The frame bag is a bit of a no-brainer in my eyes, especially if you ride long distances, and if like me you often ride into the unknown then keeping a sat-nav visible up front is also a bit of an essential. Rather than splurging on a dedicated GPS unit, I like to keep my already capable GPS unit, my phone, accessible somewhere up front. In the summer I run a simple phone mount but for the times the weather turns I like a little handlebar bag that has a bit of storage as well as a nice waterproof pocket for the phone - the plastic cover is capacitive so I can still use the screen, but heavy downpours won't end up killing my phone (yes, I have unfortunately lost a phone to riding in the rain). I have tried a different type of phone bag that straps to the frame rather than mounts to the bars, but not only is that a worse viewing angle but it constantly hit my knees on climbs and even left a couple of nice scratches on my frame thanks to that particular model being unwilling to sit still.
Storage can go far beyond what I have mentioned here, those familiar with bike-packing can really stock themselves up using panniers, saddle-mounted bags (if you go this route, make sure its compatible with your dropper set-up) as well as big handlebar bags that combine to give you enough room for everything including the kitchen sink!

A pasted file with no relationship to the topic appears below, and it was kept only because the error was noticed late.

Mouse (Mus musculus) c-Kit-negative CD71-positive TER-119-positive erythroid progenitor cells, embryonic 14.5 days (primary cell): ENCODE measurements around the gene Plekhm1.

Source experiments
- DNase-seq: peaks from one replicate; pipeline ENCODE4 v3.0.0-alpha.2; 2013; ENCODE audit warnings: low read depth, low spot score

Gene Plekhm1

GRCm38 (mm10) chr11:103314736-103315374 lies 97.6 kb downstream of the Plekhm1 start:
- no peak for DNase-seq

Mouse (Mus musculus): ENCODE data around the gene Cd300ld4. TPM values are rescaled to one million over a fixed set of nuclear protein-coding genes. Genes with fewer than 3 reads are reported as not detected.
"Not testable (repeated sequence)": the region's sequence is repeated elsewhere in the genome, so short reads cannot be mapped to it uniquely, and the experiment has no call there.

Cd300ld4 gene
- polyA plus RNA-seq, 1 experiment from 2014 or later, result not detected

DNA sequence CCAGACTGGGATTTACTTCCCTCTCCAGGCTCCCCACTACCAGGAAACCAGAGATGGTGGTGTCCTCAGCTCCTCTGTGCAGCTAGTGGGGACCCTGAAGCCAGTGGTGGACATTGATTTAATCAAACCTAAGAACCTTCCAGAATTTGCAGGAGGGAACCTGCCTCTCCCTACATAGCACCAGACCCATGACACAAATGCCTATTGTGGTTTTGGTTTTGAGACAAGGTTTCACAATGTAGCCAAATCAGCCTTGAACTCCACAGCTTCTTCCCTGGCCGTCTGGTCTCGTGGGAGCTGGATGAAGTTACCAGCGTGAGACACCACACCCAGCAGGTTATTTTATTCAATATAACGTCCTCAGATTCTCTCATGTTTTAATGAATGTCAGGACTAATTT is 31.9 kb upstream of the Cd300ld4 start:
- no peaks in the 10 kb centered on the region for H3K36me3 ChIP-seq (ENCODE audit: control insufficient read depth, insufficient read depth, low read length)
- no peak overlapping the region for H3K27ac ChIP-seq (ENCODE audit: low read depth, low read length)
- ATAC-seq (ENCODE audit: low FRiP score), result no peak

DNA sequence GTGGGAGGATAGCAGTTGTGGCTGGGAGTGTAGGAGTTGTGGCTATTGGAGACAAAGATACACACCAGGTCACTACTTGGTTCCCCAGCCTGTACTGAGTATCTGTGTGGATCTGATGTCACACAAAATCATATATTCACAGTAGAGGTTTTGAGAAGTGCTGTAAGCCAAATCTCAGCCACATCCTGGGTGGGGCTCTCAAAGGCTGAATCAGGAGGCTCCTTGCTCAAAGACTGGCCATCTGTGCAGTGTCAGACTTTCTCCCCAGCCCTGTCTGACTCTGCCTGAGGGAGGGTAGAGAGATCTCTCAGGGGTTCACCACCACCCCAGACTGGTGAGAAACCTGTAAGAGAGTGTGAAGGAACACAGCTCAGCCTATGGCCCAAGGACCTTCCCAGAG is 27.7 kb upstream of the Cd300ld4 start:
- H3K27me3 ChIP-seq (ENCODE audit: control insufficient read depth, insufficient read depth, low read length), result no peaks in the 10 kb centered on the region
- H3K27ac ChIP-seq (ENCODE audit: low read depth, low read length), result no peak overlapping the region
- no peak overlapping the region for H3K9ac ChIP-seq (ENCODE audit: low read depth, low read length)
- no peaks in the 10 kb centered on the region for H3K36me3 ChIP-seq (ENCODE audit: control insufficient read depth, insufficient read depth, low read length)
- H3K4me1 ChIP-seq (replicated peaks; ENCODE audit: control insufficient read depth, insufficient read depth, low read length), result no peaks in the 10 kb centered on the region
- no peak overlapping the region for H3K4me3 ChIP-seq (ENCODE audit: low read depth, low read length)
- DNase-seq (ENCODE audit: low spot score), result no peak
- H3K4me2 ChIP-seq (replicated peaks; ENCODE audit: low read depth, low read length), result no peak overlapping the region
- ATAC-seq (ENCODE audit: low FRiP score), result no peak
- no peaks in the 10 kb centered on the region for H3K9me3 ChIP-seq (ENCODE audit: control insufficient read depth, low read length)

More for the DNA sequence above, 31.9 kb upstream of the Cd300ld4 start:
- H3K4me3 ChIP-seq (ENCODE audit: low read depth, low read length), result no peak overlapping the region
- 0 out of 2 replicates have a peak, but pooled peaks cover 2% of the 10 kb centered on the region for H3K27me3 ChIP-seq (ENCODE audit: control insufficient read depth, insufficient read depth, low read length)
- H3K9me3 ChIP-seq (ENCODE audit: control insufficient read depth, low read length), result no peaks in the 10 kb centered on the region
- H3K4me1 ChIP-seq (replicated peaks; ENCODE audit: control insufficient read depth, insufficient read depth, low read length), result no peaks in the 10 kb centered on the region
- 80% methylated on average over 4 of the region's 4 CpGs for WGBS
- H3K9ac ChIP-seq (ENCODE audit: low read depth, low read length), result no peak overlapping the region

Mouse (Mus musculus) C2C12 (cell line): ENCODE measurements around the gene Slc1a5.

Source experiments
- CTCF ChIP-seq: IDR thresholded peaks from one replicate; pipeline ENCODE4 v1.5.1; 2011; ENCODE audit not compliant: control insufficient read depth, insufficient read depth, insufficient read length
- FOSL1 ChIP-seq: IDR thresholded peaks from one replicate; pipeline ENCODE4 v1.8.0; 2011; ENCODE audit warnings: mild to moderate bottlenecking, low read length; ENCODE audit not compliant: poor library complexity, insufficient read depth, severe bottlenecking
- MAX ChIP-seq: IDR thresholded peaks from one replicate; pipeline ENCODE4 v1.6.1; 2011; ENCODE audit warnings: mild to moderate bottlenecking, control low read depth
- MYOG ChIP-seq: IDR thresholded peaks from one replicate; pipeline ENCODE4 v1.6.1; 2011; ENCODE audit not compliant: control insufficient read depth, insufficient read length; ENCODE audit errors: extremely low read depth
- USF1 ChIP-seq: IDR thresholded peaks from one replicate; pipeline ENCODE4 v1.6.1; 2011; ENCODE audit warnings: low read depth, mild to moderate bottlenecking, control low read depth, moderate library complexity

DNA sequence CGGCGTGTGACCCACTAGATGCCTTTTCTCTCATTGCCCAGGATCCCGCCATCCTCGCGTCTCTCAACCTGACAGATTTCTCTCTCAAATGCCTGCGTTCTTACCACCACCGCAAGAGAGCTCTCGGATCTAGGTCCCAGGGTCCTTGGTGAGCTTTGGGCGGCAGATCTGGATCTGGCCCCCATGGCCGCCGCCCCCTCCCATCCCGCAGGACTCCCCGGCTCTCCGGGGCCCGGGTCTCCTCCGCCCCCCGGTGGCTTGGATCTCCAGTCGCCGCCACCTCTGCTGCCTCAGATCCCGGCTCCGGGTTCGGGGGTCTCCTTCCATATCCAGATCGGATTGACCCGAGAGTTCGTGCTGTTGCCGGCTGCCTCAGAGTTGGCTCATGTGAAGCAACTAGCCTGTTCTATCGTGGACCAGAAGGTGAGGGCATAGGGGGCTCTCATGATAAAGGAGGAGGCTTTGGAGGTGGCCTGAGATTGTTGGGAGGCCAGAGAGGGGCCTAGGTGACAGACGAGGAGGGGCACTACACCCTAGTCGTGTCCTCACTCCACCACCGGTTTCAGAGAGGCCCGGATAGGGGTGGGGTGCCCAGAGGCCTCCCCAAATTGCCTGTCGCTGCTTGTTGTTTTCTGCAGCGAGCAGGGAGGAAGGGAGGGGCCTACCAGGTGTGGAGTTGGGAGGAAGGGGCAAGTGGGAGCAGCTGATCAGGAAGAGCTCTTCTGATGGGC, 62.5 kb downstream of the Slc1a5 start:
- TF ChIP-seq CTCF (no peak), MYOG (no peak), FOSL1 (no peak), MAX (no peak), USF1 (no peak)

So that is my rundown of the 4 things that improved my bike substantially from how it rolled off of the factory floor, obviously, this list is very mountain bike focused but for those of you aiming to roll across the rough stuff, I do view these improvements as pretty vital. They certainly left me a happier rider, capable of riding further and over more difficult terrain, and all of this was achieved without really breaking the bank - a tough thing to do in a hobby that lends itself well to ridiculous price tags. That being said, a hobby like cycling is iterative, and my last recommendation is to ride the rides you wish to ride, that way you can find the parts of the bike you need to upgrade personally and really make your bike your own.